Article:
What is rhythm for? We know what it is made of (time, energy and movement—see Chapters 1 and 2). We know how it is shaped (timing, pacing and trajectory phrasing—see Chapter 3). But what is it for? Why does a film need it? This chapter suggests two reasons: we need it to create cycles of tension and release and we need it to synchronize the audience with the movement of the film.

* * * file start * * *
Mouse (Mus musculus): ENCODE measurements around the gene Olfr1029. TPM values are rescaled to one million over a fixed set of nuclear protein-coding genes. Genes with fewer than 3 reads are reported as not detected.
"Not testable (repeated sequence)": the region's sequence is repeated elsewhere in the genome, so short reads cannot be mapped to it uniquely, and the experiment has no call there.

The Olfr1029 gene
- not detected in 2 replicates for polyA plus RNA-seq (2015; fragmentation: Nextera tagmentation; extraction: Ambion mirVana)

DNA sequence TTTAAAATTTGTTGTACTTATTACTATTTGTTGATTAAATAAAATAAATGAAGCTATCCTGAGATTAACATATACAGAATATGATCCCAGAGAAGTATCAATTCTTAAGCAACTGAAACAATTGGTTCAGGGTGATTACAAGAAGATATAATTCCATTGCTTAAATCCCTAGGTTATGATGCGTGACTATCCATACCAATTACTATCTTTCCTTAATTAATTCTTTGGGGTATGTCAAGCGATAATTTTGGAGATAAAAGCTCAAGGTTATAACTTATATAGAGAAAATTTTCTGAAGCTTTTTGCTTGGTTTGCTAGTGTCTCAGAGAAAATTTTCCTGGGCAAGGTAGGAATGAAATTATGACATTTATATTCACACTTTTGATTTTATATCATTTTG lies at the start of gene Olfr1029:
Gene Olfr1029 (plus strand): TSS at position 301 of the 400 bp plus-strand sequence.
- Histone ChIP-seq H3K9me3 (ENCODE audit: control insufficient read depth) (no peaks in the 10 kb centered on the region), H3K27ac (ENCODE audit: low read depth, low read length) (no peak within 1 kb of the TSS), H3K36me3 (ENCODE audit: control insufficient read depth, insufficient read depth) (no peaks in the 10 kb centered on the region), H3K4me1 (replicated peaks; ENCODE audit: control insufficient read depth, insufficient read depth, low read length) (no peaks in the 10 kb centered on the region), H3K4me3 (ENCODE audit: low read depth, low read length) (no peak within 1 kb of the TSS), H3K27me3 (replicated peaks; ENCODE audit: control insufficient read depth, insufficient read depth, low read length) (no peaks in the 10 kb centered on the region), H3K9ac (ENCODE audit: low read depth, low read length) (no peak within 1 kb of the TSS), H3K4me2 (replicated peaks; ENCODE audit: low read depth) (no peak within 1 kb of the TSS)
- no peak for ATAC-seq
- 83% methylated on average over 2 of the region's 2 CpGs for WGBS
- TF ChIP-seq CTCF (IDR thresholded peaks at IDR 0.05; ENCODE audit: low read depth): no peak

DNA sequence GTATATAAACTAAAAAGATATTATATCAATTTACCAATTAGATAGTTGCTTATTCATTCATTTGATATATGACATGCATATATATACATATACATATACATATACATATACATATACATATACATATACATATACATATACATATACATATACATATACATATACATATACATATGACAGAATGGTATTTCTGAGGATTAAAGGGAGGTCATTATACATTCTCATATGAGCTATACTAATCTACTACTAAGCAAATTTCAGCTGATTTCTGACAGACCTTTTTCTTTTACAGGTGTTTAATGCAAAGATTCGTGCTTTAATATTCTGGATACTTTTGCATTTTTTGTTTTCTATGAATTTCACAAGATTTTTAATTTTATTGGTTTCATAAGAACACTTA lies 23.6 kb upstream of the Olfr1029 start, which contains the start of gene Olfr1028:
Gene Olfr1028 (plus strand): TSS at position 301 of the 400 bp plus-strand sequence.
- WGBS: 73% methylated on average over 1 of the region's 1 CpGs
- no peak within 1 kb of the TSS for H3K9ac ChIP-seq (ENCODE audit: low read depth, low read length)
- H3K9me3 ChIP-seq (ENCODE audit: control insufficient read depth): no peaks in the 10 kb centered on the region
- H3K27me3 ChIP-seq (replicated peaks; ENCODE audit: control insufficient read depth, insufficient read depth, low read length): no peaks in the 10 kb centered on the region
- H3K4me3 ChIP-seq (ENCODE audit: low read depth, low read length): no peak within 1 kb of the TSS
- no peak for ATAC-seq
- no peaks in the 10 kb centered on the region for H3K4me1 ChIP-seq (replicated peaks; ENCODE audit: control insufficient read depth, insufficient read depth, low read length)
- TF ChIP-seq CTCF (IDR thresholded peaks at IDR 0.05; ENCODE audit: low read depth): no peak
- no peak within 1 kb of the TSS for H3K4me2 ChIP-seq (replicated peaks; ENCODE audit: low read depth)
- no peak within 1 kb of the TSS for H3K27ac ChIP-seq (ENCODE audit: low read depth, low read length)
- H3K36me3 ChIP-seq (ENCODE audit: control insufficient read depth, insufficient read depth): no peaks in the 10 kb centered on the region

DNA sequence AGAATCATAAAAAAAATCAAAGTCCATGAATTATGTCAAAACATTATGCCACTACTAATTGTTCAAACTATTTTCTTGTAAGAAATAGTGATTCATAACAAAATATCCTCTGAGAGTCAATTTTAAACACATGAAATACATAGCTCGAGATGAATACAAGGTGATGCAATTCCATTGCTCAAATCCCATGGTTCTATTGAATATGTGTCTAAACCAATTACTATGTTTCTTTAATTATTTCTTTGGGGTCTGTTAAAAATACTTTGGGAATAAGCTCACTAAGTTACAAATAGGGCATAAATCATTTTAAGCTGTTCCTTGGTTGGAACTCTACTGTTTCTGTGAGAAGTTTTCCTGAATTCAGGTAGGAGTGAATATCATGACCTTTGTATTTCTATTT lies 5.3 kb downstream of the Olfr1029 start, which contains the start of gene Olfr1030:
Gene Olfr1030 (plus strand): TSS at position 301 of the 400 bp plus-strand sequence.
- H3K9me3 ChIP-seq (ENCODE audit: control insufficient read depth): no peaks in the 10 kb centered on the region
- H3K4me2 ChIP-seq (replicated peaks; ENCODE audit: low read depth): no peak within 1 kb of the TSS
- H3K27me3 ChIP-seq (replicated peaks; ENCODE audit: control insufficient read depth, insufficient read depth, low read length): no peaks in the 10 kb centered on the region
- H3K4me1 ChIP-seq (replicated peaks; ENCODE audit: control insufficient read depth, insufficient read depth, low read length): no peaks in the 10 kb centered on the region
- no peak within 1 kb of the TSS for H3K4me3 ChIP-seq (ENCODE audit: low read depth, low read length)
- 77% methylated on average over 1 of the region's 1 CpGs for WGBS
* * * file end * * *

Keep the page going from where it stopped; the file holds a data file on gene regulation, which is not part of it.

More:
Here’s how it works: The editor shapes movement of events, movement of emotions, movement of images and sounds into rhythms that we follow empathetically. If she shapes them well we synchronize with them. We tense with the rise of tension, we let go with the release. Our minds, emotions, and bodies move with the rhythmic ...
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